Correspondent in Washington
From one quarter to the next, activity more than doubled. According to better-than-expected figures from the Commerce Department, third-quarter growth in the United States accelerated to an annual rate of 4.9%.
The recession scenario in the United States, postponed several times for more than a year, to the point of casting doubt on the ability of economists to understand what is really happening, has not yet been abandoned. Because experts are counting on a marked slowdown by the end of the year, judging that multiple factors will weigh on demand. Many economists prefer to speak of a “soft landing” scenario for next year corresponding to growth of less than 2% without too marked an increase in the unemployment rate, currently at 3.8%.
Nevertheless, denying the cries of alarm raised for months, the American consumer is doing well, persists in emphasizing Jamie Dimon, the influential boss of JPMorgan Chase. The fact that central banks “have been 100% wrong for eighteen months” should lead to more humility in estimating the prospects for next year, the CEO of the States' largest bank quipped at the start of the week. -United.
The consumer, with savings accumulated during the Covid confinements, from which he drew much more than economists anticipated, propelled growth from July to September. Of the estimated 4.9% increase in GDP, 2.7% comes from personal consumption expenditure. The savings rate therefore plunged from 5.2% in the second quarter to 3.8% at the end of the third quarter, explains the Commerce Department. It is clear that this important driver of demand will run out of steam at the end of the year.
Full employment, which encourages the return to the workforce of thousands of people tempted by a different lifestyle during the pandemic, has also stimulated demand. More than three million additional jobs have been created in the United States over the past twelve months. This powerful movement injects purchasing power into the economy, despite inflation still being too high.
Thousands of Americans, seeing that there are numerous job offers, are taking up a “job” and are not afraid to spend. In August (most recent statistics), the country still had 9.6 million unfilled job offers, or 1.5 offers per unemployed person. In addition, the glaring labor shortage since the end of the pandemic means that companies are much more reluctant to lay off staff than in previous economic cycles.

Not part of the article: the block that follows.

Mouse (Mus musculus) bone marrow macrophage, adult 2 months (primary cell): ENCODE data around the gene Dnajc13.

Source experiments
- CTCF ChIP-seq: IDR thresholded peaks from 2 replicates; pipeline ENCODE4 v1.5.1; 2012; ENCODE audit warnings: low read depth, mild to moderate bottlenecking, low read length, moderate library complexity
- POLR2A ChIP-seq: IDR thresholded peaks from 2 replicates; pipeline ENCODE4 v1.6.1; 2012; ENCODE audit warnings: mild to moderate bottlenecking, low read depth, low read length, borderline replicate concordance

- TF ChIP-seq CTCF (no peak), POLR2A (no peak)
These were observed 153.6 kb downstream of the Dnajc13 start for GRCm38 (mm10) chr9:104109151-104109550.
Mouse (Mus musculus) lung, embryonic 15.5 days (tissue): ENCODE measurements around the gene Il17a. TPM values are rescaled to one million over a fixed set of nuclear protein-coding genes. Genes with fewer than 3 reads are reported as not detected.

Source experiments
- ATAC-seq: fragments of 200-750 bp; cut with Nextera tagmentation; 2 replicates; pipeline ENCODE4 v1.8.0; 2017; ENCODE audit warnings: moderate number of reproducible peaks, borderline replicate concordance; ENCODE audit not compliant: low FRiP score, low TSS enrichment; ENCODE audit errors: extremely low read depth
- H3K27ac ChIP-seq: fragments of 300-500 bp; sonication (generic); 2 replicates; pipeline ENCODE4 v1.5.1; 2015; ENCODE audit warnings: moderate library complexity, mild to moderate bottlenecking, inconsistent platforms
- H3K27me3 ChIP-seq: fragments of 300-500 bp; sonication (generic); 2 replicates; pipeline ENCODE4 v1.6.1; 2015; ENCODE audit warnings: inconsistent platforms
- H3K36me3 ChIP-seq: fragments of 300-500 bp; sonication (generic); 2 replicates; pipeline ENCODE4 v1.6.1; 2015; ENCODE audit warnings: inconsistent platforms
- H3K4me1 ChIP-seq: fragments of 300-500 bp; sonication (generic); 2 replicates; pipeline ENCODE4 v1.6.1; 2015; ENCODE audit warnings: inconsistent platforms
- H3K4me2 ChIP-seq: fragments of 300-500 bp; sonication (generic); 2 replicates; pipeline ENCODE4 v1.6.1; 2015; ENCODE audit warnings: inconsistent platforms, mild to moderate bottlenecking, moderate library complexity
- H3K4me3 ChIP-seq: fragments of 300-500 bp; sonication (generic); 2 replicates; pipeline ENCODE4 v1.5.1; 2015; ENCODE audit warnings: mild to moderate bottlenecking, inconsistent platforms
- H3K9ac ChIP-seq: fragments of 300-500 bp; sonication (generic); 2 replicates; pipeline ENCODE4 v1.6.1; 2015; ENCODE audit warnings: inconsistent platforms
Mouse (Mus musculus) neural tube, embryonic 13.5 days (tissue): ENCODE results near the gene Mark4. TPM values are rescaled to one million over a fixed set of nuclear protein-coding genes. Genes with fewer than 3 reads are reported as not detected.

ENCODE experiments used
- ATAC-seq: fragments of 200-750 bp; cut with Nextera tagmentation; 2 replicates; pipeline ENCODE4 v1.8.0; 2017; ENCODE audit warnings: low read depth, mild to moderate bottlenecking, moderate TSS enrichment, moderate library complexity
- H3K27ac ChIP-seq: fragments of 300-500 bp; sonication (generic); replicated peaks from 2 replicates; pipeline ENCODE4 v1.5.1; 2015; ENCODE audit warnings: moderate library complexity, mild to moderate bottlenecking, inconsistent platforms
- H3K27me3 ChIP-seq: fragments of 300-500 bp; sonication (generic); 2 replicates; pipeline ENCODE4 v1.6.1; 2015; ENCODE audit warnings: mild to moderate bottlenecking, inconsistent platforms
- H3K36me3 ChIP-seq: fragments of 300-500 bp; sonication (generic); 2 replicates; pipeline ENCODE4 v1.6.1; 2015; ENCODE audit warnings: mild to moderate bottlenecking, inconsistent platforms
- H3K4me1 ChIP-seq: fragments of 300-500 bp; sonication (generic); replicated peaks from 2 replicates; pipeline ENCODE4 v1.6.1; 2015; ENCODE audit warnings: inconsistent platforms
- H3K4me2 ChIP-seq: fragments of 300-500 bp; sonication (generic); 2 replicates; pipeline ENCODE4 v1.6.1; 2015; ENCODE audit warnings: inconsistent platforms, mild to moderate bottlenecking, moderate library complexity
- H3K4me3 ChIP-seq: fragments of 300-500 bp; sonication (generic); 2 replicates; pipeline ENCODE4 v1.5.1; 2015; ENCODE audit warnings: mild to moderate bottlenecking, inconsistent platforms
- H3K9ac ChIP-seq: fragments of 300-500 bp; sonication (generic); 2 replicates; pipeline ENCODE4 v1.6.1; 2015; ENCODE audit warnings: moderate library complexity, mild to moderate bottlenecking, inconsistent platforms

The increase in business inventories also boosted expansion in the third quarter, to the point of being responsible for 1.3% growth.
Furthermore, the strength of exports explains 0.7% of growth. However, the deterioration of demand in Europe and elsewhere in the world risks weakening exports in the fourth quarter.
The other powerful engine of growth is the explosion of the budget deficit. The latter doubled from 2022 to 2023, to reach 2000 billion dollars, if we do not take into account accounting charges intended to take into account the erasure, finally prohibited by the Supreme Court, of 300 billion dollars of student debts. The hole in public finances went from 5.4% of American GDP during fiscal year 2022, to 6.3% during fiscal year 2023 which has just ended.
The White House and elected Democrats accuse the Republicans under Donald Trump of being responsible for the fall in public revenue caused by the tax cuts passed in 2017. The Republicans judge, on the contrary, that the multiple public spending plans voted since Joe Biden is president, and the sharp rise in the debt burden triggered by inflation, are the cause of the problem. In either case, the extreme polarization of Congress creates the conditions for strict limitations on new spending over the coming months.
The possibility of a “shutdown” (forced closure of certain administrations) in mid-November, due to lack of compromise on the budget, and the effects of the long strike in the automobile industry could weigh on growth in the coming weeks. Not to mention the restrictive monetary policy of the central bank and the sharp rise in interest rates which persists on the financial markets.